In our study, the sedentary lifestyle reduced the chances for the development of chronic nsLBP, while a high level of activity significantly increased the chances for the occurrence of recurrent and chronic nsLBP (OR = 1.51; 95% CI: 1.04–2.20 and OR = 10.69; 95% CI: 6.64–17.19, respectively). These results confirm the hypothesis that a relationship between the level of activity and nsLBP can be a U-shaped curve; that is, both inactivity and excessive activity (unhealthy activity) cause an increased risk of back pain [22]. Therefore, this is yet another important conclusion from our study, contradicting a well-spread conviction that the more physical activity the better and indicating a need for appropriate educational activities in this area.

Particularly interesting results of our studies concern the effect of excessive caffeine consumption on recurrent low back pain. Drinking of ≥6 cups of coffee a day increased the chance for the development of recurrent nsLBP by over 16 times versus respondents who did not consume excessive amounts of caffeine (OR=16.69; 95% CI: 8.77–43.36). It should be emphasized that this relationship has not yet been described in the literature. The mechanism underlying that phenomenon has not been fully explained. It is assumed that excessive consumption of coffee may result in flushing magnesium from the body and in lower absorption of calcium, leading to excessive, painful contractions of spine extensor muscles, and lumbar muscles [23].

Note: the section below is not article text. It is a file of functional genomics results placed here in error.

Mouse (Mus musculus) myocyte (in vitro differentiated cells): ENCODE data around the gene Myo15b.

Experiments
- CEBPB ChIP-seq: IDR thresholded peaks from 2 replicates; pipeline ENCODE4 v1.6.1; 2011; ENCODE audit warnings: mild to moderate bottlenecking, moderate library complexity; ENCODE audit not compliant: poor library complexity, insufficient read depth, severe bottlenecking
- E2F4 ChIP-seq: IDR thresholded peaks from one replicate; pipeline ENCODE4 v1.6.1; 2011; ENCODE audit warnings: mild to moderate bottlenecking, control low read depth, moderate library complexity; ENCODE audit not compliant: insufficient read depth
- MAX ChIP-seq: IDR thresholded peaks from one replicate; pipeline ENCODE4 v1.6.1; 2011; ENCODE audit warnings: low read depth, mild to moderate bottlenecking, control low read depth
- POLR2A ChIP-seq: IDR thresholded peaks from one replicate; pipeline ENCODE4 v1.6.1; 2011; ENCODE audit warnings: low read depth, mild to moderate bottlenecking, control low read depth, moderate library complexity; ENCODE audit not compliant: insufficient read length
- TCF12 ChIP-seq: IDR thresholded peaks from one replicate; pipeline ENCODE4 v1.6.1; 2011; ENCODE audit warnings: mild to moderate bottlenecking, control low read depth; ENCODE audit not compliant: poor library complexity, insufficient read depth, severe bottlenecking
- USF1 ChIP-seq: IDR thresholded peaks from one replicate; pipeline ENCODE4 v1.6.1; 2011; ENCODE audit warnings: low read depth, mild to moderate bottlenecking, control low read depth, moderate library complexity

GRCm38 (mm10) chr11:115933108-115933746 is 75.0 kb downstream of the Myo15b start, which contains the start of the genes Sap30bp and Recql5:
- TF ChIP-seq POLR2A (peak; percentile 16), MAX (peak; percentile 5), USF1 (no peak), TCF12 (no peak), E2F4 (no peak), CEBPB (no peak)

The results of our study support the thesis that smoking is an important risk factor for recurrent low back pain. In the studied group, smoking increased a chance for recurrent nsLBP by over 9 times (OR=9.31; 95% CI: 5.34–16.22, p < 0.001) versus other people. Studies included in the meta-analysis conducted by Shemory et al. implied that smoking increased a chance for low back pain by over 4 times [11]. Similar conclusions were reached by Karahan et al. for the group of medical personnel and by Smith et al. for nurses [24, 25]. An existence of this relationship was not reported in the research conducted, among others, by Wong et al. [26].

Individual reports are published indicating a relationship between increased total cholesterol serum levels and an increased risk of disc herniation [27]. Suggestions and indirect evidence indicate a certain role played by atherosclerosis in subchondral bone vessels in the pathogenesis of osteoarthritis [28]. In accordance with the results of our studies, hyperlipidaemia increased a chance for development of recurrent and chronic nsLBP by over 3 and 4 times, respectively (OR=3.28; 95% CI: 1.07–10.05 and OR=4.80; 95% CI: 1.21-19.08, respectively).